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View Diary: Why is there no prerequisite to be a politician? (14 comments)

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  •  Too much potential for abuse . . . (1+ / 0-)
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    VClib

    We have minimal criteria in the Constitution -- effectively just an age requirement and requirement regarding birth status for the presidency.  This is about as general as you can get, leaving almost no room for subjective judgments about who or who shouldn't be able to run for office.  This could be a real mess too if there was some kind of board making subjective judgments about qualifications.  There are other countries who have boards who serve this function, but they don't tend to have very free elections (e.g. looking at a country like Iran, which prevents "unacceptable" candidates from running for office simply because they don't support the views of the current rulers).

    Part of the argument here is that the Framers probably figured that voters would serve as the best judge of qualifications.  The onus is on the voters to do their homework.  Technically the candidates do create a resume -- there are position papers, biographies and other details that are available on candidate websites, campaign ads, etc.  In the end the burden is on voters to do the equivalent of checking references and performing a background check to ensure that the candidates claims hold up to scrutiny.  We have some fact checkers who play this role right now, but ultimately the onus is on the voters.  If voters don't want to perform this function, there's not much that can be done.  It's possible to create tools which make it easier for voters to make judgments independent of the candidates, but the burden is still on voters, not the candidates.  Especially with the age of search engines and the like, I think there are tools available for voters to make informed judgments if they want to.  It probably helps to have some critical thinking abilities to sift through information, but once again, the onus is on voters, not candidates or some kind of candidate board to exercise judgment about qualifications.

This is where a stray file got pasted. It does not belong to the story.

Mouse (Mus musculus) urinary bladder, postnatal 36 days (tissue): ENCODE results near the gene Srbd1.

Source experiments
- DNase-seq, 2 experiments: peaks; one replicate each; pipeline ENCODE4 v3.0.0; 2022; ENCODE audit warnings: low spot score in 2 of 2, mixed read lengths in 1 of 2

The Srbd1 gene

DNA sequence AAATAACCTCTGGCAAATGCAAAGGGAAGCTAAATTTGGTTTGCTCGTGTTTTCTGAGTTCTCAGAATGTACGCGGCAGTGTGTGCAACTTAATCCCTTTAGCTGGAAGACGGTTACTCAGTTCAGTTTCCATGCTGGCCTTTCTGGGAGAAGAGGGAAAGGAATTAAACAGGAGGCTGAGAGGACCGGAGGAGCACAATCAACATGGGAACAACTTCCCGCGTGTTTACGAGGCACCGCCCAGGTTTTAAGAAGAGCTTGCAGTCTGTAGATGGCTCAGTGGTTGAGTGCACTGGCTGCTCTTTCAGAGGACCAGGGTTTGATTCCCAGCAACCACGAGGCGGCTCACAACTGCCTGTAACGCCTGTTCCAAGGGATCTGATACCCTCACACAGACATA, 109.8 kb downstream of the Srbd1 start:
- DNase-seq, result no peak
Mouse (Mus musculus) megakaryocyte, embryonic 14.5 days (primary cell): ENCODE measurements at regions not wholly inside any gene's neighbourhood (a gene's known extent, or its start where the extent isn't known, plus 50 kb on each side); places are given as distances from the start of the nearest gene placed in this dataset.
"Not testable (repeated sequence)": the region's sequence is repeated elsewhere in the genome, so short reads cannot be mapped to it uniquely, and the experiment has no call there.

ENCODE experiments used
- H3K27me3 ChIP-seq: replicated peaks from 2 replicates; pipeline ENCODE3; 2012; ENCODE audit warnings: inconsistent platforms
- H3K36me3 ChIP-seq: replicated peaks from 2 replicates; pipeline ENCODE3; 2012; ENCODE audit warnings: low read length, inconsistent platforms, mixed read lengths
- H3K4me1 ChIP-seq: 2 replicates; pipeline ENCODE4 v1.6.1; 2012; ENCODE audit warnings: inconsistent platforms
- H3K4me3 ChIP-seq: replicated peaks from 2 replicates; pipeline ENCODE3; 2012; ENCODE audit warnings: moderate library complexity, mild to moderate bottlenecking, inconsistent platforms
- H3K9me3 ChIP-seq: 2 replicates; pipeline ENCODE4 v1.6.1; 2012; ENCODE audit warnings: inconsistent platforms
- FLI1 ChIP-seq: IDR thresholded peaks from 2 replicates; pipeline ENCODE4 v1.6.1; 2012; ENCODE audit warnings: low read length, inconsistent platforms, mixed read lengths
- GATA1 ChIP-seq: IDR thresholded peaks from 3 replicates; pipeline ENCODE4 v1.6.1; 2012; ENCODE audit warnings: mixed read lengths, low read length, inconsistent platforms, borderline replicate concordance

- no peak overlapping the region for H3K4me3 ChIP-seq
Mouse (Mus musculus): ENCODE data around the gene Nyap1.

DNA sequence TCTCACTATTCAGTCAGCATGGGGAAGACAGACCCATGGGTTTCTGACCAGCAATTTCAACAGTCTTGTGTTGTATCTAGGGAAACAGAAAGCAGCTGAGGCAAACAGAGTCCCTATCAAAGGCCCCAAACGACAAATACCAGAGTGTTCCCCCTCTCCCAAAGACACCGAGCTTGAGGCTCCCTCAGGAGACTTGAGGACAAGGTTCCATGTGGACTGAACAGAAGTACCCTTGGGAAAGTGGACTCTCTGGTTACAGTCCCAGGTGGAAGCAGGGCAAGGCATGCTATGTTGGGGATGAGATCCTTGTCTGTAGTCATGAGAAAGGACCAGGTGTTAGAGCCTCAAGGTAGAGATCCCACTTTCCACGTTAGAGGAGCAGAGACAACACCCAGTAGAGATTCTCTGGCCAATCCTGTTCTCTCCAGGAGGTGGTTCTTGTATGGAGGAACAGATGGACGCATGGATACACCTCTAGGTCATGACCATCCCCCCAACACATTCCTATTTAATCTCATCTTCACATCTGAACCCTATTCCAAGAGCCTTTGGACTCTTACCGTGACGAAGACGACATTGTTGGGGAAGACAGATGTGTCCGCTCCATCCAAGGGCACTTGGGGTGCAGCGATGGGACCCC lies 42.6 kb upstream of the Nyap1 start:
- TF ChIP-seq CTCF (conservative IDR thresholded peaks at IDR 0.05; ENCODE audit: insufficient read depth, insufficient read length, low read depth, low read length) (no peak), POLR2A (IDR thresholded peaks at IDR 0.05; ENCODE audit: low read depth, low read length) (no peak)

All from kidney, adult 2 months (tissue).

Check that: we do have some quasi-vetting boards.  Political parties are one for elective office.  Although their judgments can be overridden by grass roots organizing.  For judicial appointments at the federal level there are commissions of "experts" who stand in place of the more direct electoral system (e.g. indirect selection through elected officials).

    •  The founders were sooo 18th century (0+ / 0-)

      they didn't have things like resumes or SAT scores to go by. Illiteracy was huge, most people weren't educated at all.  Communication could taake weeks or months. "Factscheckers" were unknown then.

      Part of the argument here is that the Framers probably figured that voters would serve as the best judge of qualifications.  The onus is on the voters to do their homework.
      Yeah thats it. Let the buyer beware.

      Happy just to be alive

      by exlrrp on Mon Oct 29, 2012 at 04:26:16 AM PDT

      [ Parent ]

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